Caerllwyn just after the tin roof had been blown off in 1972. Notice the thatch found under the tin sheet, the chimney at the top of the

near gable end wall, the original tiny kitchen window, the absence of a back door and the two pitches to the rear roof, evidence of the kitchen as a later add-on.The original loo bucket room is on the left



A Place on the Map

Penderyn’s fortunes have been much influenced by its two mansions, Bodwigiad and Trebanog, meaning the mansion in the field of battle and the dwelling on the summits respectively. Both had connections by marriage with leading families in Brecknockshire and the church of Penderyn was traditionally under the control of the lords of Brecon.The rector of the church at Penderyn would have been supported by vicarial tithes, paid in kind by the parishioners around Fan Foel and Cwm Cadlan with crops, wool, milk and the like. These payments in kind were progressively substituted with monetary payments, this tendency being stimulated by land enclosures, particularly in the 18th century. At times such as the end of the 18th century, when William Morgan was both rector of Penderyn church and owner of the mansion at Trebanog, the control both spiritual and secular over those working the land around Fan Foel is clear.Enclosures were often carried out to improve the land and its yield, and had they proceeded without the commutation of tithes into money, the religious and lay owners of the tithes would have received an automatically increased income. Acts of Parliament were therefore passed over the years to get rid of the obligation to pay tithes, culminating in the Tithe Act of 1836 which commuted them once and for all into monetary payments.The very nature of enclosure and the commutation of tithes helped create delineated and identifiable plots of land that were being brought into cultivation or used for habitation. This long process of enclosure would have helped formalise the site upon which Caerllwyn now stands and perhaps even the name itself, as we’ll now see.The word Caerllwyn has one thing in common with many Welsh placenames - it has been mangled by the English. Spelt in this way - Caerllwyn - it could mean the same as its namesake in Gwent, that is, the ‘high place of the encampment’. With such a great battle having been fought nearby, this produces a marvellous red herring. Spelt in its old way - Cae’r-llwyn - it has the meaning in keeping with its surroundings - the‘field of bushes’.Estate maps of the late 18th century for neighbouring farms such as Pentwyn and Tylau Morgrig show names of a similar origin - Cae’r Coed, Cae’r Wayn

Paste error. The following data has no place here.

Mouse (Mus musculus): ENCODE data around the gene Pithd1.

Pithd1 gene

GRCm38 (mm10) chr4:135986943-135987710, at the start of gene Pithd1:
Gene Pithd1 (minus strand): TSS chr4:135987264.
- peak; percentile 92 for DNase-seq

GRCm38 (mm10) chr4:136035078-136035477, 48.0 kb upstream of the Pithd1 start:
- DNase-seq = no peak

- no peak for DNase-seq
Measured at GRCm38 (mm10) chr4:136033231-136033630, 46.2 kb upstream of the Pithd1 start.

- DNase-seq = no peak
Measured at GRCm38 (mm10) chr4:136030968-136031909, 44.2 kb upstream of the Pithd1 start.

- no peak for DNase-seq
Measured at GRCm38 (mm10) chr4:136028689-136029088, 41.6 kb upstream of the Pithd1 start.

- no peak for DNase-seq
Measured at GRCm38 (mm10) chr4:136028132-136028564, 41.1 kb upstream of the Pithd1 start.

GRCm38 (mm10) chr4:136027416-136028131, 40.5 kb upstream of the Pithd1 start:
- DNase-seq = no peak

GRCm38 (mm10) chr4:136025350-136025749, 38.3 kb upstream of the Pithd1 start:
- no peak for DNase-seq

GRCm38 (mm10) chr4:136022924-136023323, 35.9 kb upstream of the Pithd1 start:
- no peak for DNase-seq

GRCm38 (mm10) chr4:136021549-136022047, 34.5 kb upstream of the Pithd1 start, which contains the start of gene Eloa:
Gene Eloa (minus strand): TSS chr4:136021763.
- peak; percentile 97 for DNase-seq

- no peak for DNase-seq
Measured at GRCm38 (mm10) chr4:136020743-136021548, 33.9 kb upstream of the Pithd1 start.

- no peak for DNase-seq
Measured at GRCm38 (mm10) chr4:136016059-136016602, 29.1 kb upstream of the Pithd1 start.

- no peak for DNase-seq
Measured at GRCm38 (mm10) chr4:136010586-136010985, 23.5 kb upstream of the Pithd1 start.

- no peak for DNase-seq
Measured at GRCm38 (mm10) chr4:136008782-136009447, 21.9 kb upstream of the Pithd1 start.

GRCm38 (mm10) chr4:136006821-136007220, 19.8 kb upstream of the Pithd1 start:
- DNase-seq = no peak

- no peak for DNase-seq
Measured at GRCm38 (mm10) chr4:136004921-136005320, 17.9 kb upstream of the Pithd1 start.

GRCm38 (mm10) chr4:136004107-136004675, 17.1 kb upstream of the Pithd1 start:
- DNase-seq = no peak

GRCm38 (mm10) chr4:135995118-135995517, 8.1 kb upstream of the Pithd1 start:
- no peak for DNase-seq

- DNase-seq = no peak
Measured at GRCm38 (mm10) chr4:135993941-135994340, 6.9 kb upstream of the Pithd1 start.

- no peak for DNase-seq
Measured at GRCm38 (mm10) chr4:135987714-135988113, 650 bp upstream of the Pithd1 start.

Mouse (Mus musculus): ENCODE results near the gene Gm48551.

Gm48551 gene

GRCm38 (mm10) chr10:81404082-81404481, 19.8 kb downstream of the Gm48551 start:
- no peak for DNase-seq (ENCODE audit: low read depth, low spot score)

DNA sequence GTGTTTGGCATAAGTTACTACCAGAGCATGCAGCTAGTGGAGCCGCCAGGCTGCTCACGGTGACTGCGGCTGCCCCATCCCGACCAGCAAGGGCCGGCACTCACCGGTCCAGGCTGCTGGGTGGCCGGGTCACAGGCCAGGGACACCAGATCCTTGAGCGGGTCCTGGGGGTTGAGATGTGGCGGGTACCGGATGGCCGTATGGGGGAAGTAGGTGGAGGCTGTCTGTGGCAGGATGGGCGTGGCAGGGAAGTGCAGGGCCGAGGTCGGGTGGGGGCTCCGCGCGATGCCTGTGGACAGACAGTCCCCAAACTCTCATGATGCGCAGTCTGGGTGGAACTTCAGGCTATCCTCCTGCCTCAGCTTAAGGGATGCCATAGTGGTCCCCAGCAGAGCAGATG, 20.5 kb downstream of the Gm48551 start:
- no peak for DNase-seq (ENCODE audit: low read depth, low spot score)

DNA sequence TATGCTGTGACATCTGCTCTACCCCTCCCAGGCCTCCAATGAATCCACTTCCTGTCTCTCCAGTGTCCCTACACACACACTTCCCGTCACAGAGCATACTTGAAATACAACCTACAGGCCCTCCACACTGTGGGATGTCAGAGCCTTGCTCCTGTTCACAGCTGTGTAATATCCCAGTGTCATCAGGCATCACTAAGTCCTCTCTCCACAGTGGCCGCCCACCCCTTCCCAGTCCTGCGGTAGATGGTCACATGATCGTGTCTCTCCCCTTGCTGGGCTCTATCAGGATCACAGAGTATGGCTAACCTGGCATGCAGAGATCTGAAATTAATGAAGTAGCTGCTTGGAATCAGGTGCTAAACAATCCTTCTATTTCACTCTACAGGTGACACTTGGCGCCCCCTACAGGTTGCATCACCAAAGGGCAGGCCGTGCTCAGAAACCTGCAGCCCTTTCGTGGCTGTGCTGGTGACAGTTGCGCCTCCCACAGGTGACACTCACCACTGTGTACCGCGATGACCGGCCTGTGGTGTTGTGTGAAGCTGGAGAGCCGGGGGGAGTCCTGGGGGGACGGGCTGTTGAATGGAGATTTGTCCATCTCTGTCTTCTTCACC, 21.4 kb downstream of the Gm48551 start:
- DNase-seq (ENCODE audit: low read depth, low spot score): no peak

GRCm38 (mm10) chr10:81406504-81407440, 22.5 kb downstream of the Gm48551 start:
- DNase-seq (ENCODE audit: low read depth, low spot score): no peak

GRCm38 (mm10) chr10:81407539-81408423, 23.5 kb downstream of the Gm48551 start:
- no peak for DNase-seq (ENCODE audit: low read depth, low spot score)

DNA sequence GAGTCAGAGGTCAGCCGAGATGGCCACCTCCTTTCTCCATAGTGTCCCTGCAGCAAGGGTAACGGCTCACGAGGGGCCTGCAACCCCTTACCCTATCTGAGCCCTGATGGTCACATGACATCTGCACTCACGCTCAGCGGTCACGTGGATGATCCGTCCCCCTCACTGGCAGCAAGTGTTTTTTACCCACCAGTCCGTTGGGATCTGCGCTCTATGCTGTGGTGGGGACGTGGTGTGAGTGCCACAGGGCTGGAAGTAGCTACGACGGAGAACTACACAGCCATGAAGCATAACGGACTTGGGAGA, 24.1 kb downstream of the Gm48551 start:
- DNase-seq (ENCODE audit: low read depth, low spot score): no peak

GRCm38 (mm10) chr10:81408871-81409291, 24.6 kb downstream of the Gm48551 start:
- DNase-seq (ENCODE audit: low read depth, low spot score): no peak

and Cae Pwdwr for instance. That each field carried a name reflects the closeness, through dependence, of the farming families to their small holding.Another process of delineation and mapping in the beginning of the 19th century provides us with the first evidence of the cottage’s existance. This was the first edition of the Ordnance Survey, drawn at a scale of one inch to the mile and published in 1830. The map for the Penderyn area was in fact based upon a survey carried out in 1814. That survey identified a site with a name they noted down as Carlwyn, similar in shape to that of the present day and containing two buildings positioned in much the same way as today. The line of the present day road is clearly identifiable, although instead of turning right on reaching the river, towards the present bridge, the track crosses straight over by way of a ford.The tithe map for the Lower Parish of Penderyn was produced in 1840. The site of the OS’s ‘Carlwyn’ is shown as plot 223 and has the same two buildings as its predecessor. The accompanying apportionment lists the ownership, size and use of each tithe plot. It shows plot 223 as part of the holding of Trebanog Ucha, this farm being shown on the tithe map, rather confusingly, in the same place as Tai Cyplau. Trebanog Ucha is owned by Morgan Morgan Esq. (more of whom later) and occupied by Jenkin Williams. Plot 223 is not actually named as Cae’r-llwyn, being recorded simply as a building. As it is not shown as a homestead, like other farms around it, we can assume it was unoccupied at that time.It is likely that in the period between the 1814 OS survey and the 1840 tithe map and apportionment,Cae’r-llwyn was abandoned as a homestead. Two events may have precipitated this : firstly, the 1830’s saw what was to be that century’s worst depression and many farm labourers would have lost their jobs and therefore their homes ; secondly, resistance to the expense of the Poor Law may have seen some local farmers closing down their marginal tenanted properties in an attempt to temper the rise in rates experienced in that period.